Korean is an agglutinative language. Words are formed with morphemes such as verb stems and particles glued together like a string.  There are a plethora of particles and suffices available for you as you speak Korean, such as -이, -만, -도, -은, -조차, -말고는, -이라도, -치고는, -마저, -이나마, -빼고, -덕분에, -밖에, -까지도, -때문에, etc., etc.  Each of them has stark or subtle differences in its meaning.  Consequently, just one syllable, one slip of the tongue makes all the difference in Korean.  If misused, they may cause your interlocutor to show you an unexpected response.  No wonder Korean is such a poetic, melodic, and emotive language.

Please be ambitious.  Learning a foreign language is like an apprenticeship to become an alchemist of words.  If you learn to carefully handle those precious particles one by one, you will soon become like a medieval alchemist concocting a brand new love potion made of delicate syllables and morphemes.  Why don’t you start with a few simple sentences I made for you below?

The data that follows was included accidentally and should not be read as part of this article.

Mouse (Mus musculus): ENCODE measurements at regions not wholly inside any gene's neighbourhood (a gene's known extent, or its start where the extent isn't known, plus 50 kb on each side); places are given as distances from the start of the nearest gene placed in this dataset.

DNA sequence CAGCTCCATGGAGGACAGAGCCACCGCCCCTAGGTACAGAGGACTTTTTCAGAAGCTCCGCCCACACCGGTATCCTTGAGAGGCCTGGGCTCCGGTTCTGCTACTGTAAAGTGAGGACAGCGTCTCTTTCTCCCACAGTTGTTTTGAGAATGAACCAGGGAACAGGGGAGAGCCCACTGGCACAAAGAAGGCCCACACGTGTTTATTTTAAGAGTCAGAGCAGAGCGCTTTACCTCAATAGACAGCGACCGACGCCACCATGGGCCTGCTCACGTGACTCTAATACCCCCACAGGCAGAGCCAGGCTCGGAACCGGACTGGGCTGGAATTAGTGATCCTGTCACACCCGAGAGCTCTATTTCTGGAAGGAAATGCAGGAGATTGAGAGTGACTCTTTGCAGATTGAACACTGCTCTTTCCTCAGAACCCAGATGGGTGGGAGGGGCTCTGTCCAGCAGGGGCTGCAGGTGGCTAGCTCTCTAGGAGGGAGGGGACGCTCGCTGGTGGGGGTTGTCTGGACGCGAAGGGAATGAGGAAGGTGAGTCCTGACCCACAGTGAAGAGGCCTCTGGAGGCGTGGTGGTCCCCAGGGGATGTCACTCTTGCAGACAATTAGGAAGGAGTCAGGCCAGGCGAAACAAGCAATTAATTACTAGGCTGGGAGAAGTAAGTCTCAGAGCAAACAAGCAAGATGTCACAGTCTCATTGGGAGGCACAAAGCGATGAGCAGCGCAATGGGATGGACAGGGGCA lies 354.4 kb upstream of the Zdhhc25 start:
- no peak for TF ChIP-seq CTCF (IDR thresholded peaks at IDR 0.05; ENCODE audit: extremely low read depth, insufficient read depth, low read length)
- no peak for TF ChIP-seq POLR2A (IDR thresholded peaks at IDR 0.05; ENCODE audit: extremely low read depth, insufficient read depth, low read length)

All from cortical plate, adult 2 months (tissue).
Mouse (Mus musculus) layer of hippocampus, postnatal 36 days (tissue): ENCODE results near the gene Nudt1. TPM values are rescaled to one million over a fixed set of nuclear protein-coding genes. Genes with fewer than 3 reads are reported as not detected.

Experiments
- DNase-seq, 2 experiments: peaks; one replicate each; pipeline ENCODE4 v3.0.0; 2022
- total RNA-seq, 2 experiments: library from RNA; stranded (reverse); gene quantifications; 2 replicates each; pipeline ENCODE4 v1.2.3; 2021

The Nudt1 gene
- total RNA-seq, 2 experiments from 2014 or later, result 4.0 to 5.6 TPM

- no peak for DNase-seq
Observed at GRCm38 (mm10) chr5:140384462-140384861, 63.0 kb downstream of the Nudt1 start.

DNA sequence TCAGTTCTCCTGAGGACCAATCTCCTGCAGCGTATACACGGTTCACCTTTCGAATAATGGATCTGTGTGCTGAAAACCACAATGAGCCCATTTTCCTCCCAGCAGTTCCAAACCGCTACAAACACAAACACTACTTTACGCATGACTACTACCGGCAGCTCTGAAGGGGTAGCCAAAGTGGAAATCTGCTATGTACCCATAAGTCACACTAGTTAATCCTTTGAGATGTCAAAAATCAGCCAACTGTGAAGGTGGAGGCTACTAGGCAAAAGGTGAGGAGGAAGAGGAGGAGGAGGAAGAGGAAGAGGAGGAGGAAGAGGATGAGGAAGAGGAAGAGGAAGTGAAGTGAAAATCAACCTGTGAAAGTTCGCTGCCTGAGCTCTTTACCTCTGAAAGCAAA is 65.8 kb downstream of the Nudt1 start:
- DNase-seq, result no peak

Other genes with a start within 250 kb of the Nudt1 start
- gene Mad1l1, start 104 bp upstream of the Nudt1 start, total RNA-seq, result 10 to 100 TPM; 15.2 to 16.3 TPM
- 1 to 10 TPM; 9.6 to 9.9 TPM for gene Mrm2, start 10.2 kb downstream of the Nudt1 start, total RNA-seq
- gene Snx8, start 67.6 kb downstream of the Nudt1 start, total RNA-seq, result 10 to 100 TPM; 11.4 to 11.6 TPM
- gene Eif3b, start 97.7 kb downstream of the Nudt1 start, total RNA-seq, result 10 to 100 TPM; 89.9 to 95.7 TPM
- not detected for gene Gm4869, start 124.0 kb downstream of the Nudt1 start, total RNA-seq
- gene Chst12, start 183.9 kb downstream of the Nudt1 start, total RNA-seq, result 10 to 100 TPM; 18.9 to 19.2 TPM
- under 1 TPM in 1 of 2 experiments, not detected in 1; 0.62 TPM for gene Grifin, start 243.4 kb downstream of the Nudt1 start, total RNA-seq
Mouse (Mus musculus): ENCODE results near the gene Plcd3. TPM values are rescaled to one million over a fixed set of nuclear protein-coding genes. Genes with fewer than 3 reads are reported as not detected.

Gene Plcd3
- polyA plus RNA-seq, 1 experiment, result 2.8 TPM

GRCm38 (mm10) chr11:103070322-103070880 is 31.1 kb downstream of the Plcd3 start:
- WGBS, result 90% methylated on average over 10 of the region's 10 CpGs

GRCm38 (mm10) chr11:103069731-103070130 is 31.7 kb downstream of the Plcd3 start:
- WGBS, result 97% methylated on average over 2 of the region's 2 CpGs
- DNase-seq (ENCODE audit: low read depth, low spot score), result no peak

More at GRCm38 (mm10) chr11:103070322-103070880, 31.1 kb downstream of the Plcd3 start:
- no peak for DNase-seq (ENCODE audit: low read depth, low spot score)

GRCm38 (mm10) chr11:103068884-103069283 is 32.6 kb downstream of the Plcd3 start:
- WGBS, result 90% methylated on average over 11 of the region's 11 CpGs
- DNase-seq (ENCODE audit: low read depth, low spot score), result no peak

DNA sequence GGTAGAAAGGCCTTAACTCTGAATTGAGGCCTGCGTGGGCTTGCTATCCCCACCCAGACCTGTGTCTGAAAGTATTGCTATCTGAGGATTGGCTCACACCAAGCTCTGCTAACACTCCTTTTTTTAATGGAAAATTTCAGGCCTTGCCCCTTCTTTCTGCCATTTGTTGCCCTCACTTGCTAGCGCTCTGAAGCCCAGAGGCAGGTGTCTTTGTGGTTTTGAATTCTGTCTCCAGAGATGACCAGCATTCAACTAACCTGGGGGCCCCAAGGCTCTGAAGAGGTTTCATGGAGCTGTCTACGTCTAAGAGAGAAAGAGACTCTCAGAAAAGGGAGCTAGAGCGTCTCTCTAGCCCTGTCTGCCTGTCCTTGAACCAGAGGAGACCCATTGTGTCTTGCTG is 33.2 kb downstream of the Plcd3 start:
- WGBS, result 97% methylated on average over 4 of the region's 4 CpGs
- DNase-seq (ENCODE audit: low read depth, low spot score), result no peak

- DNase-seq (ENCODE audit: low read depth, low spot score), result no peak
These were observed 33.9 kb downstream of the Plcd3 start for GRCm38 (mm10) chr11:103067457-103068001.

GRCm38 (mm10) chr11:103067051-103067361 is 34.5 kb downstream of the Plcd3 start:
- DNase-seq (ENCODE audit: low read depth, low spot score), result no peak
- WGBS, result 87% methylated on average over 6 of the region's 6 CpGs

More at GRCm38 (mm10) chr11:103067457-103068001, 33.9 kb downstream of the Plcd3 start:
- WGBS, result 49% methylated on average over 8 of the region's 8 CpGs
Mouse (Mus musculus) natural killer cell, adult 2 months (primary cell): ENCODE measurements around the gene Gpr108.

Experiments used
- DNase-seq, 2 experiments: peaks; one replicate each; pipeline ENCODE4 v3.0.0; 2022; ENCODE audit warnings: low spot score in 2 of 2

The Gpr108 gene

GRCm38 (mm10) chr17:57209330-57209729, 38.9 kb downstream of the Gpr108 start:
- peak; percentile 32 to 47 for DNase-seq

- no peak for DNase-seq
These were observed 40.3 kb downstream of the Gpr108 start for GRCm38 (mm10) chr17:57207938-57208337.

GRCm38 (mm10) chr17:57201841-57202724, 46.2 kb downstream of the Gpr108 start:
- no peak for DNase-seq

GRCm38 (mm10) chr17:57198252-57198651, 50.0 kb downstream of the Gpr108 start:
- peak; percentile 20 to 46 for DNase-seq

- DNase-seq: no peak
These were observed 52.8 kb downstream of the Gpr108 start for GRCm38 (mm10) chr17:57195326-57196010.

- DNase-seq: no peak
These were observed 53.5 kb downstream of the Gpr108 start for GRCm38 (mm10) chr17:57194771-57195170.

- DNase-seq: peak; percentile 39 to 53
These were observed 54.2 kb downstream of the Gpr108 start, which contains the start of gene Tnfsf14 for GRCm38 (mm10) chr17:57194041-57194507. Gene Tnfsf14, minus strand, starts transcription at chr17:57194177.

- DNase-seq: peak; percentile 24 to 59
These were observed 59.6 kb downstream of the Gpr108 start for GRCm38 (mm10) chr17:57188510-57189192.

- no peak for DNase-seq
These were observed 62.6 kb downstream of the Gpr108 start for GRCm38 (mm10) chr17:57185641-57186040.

Your eyes are pretty [ neutral statement, i.e.,“You have beautiful eyes.” ]


Only your EYES are pretty (and nothing else about you is pretty)


Your EYES are pretty, too (in addition to everything that’s pretty about you)


Your EYES are pretty (I am not sure about other parts of your face, though)

Many, many more variations: 

까지 예쁘구나 

Even your eyes are pretty

말고는 예쁘구나 

Except for the eyes, you are pretty

이라도 예쁘구나 

At least your EYES are pretty

치고는 예쁘구나 

For eyes, they are pretty 

마저 예쁘구나 

On top of everything, you have pretty eyes

이나마 예쁘구나 

Luckily, at least your eyes are pretty

빼고 다 예쁘구나

Aside from eyes, everything about you is pretty

뿐만 아니라 마음도 예쁘구나

Not only your eyes, but also your soul is pretty

밖에 예쁘구나 

Nothing but eyes are pretty about you

etc, etc.

Music credit: 조용필, “눈동자 (The Pupil of the Eye)” (깁희갑 작곡)

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